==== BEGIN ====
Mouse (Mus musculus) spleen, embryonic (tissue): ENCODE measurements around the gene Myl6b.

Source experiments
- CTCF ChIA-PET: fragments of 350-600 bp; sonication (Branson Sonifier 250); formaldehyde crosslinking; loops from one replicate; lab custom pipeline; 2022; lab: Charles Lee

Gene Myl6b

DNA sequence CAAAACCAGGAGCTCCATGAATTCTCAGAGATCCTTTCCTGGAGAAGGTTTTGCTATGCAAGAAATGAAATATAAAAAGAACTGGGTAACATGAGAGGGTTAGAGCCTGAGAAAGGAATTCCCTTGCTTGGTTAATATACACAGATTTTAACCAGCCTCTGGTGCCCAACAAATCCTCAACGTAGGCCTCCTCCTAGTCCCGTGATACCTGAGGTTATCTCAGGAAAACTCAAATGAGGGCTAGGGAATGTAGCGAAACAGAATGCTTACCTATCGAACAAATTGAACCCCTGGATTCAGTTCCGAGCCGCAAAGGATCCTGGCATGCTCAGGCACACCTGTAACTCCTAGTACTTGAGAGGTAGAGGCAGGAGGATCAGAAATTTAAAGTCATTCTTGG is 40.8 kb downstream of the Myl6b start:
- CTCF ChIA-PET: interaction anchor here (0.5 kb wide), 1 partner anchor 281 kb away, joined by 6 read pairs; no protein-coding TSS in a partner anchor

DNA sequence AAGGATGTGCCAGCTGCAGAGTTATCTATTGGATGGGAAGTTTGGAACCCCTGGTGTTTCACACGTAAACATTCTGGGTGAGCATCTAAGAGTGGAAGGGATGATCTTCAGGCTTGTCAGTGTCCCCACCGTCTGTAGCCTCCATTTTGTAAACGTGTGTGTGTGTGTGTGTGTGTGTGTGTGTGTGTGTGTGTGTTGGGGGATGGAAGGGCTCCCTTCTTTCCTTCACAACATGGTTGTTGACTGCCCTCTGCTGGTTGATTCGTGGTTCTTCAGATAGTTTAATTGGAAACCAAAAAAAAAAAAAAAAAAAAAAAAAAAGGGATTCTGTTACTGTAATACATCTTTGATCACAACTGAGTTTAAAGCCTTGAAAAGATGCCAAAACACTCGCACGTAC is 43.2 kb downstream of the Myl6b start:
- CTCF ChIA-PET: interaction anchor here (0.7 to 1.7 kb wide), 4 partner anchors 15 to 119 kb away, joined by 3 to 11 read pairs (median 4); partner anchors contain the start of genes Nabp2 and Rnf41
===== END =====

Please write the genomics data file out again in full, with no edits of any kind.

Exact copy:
Mouse (Mus musculus) spleen, embryonic (tissue): ENCODE measurements around the gene Myl6b.

Source experiments
- CTCF ChIA-PET: fragments of 350-600 bp; sonication (Branson Sonifier 250); formaldehyde crosslinking; loops from one replicate; lab custom pipeline; 2022; lab: Charles Lee

Gene Myl6b

DNA sequence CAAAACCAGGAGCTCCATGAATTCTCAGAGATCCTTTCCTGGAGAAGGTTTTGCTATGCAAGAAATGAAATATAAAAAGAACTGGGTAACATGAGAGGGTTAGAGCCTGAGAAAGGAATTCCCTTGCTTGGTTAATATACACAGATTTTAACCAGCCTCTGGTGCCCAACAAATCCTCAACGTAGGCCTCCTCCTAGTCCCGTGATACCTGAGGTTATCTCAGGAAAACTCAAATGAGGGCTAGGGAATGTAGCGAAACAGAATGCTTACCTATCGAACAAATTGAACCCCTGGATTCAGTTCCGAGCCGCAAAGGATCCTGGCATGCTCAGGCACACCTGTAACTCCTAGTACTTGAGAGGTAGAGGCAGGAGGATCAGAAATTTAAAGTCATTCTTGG is 40.8 kb downstream of the Myl6b start:
- CTCF ChIA-PET: interaction anchor here (0.5 kb wide), 1 partner anchor 281 kb away, joined by 6 read pairs; no protein-coding TSS in a partner anchor

DNA sequence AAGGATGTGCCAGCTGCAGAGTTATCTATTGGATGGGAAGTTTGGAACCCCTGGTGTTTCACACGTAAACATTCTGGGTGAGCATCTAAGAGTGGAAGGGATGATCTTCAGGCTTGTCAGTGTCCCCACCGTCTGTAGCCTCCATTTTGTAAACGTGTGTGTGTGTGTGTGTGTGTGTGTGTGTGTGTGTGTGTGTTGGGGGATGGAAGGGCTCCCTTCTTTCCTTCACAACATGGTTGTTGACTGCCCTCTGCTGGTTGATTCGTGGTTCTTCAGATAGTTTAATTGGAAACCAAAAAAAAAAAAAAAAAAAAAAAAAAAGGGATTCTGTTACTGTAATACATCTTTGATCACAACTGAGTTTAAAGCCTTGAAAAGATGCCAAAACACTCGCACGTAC is 43.2 kb downstream of the Myl6b start:
- CTCF ChIA-PET: interaction anchor here (0.7 to 1.7 kb wide), 4 partner anchors 15 to 119 kb away, joined by 3 to 11 read pairs (median 4); partner anchors contain the start of genes Nabp2 and Rnf41